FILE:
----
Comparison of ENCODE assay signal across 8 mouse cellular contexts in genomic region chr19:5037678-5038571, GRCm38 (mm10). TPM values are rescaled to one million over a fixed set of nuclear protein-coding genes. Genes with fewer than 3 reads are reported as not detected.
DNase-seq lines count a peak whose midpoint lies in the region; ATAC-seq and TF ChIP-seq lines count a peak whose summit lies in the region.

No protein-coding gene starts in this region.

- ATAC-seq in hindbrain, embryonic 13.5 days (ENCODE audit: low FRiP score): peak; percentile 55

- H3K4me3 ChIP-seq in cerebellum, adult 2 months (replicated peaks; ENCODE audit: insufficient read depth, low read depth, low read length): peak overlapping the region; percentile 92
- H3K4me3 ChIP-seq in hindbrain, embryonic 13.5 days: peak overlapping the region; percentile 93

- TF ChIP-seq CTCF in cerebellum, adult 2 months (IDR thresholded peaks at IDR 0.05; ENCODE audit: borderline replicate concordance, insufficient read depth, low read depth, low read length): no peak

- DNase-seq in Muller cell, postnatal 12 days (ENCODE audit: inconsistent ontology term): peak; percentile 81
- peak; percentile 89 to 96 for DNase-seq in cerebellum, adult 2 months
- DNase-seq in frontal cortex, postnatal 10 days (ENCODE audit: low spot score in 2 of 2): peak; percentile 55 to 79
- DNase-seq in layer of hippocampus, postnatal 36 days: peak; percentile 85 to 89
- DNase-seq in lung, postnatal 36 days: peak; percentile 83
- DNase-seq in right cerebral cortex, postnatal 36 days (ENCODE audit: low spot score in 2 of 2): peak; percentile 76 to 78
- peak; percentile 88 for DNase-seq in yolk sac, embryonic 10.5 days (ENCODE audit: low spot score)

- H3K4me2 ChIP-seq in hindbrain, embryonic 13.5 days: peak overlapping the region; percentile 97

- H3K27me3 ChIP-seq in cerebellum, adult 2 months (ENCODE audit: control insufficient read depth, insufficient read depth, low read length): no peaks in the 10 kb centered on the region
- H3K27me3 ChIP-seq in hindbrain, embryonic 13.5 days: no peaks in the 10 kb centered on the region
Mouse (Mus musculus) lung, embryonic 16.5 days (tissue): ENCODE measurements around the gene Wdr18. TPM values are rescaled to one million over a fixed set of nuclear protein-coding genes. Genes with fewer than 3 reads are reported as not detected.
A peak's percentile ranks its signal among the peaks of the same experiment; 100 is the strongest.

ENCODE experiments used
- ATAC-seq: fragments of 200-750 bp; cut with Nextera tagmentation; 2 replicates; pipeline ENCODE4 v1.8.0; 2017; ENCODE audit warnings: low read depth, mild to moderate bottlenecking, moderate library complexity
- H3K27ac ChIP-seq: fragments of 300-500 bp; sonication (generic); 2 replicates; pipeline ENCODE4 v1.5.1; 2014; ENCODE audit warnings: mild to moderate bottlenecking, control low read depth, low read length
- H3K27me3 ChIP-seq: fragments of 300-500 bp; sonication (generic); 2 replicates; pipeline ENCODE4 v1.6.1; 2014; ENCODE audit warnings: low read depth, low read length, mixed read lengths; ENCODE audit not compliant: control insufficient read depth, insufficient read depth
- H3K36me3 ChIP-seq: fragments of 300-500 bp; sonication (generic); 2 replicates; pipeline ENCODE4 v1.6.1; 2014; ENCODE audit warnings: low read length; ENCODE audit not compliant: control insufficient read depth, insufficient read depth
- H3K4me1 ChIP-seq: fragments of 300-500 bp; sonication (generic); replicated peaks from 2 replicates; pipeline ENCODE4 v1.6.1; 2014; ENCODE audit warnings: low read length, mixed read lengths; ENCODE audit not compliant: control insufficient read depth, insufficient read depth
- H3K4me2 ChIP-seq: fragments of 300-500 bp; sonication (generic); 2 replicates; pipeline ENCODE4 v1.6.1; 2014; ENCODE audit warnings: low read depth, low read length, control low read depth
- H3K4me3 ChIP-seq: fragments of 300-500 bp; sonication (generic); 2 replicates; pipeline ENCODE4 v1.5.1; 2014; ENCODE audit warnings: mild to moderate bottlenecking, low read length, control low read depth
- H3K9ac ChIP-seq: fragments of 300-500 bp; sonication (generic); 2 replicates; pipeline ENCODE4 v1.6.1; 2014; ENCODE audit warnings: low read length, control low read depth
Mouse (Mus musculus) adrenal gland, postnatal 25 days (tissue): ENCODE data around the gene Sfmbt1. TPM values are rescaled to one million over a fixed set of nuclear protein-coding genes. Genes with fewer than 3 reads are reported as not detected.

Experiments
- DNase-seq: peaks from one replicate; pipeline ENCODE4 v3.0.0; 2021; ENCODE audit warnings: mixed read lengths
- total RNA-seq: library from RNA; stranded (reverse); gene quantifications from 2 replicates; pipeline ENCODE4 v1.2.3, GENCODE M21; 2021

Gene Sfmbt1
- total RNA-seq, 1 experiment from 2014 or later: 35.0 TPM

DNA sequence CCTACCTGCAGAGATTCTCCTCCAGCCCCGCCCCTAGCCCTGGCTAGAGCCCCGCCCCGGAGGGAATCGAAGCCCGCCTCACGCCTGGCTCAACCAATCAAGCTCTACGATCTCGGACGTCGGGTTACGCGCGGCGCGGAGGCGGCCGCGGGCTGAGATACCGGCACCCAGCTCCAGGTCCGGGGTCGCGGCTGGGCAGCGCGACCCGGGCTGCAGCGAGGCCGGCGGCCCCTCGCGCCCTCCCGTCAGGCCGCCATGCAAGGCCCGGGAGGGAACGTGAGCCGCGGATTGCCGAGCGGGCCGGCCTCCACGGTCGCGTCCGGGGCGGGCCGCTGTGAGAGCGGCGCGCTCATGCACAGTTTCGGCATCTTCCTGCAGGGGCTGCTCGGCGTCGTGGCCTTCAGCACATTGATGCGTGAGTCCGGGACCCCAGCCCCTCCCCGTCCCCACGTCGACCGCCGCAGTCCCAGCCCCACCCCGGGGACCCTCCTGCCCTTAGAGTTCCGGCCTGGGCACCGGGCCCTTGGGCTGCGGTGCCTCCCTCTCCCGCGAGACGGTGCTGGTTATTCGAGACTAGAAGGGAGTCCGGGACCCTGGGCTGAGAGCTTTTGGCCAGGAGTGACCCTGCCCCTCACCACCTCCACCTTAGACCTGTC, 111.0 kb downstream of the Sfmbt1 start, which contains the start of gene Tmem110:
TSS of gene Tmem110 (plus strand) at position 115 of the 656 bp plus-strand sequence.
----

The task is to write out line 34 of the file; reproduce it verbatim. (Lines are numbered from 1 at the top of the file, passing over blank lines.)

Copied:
- total RNA-seq, 1 experiment from 2014 or later: 35.0 TPM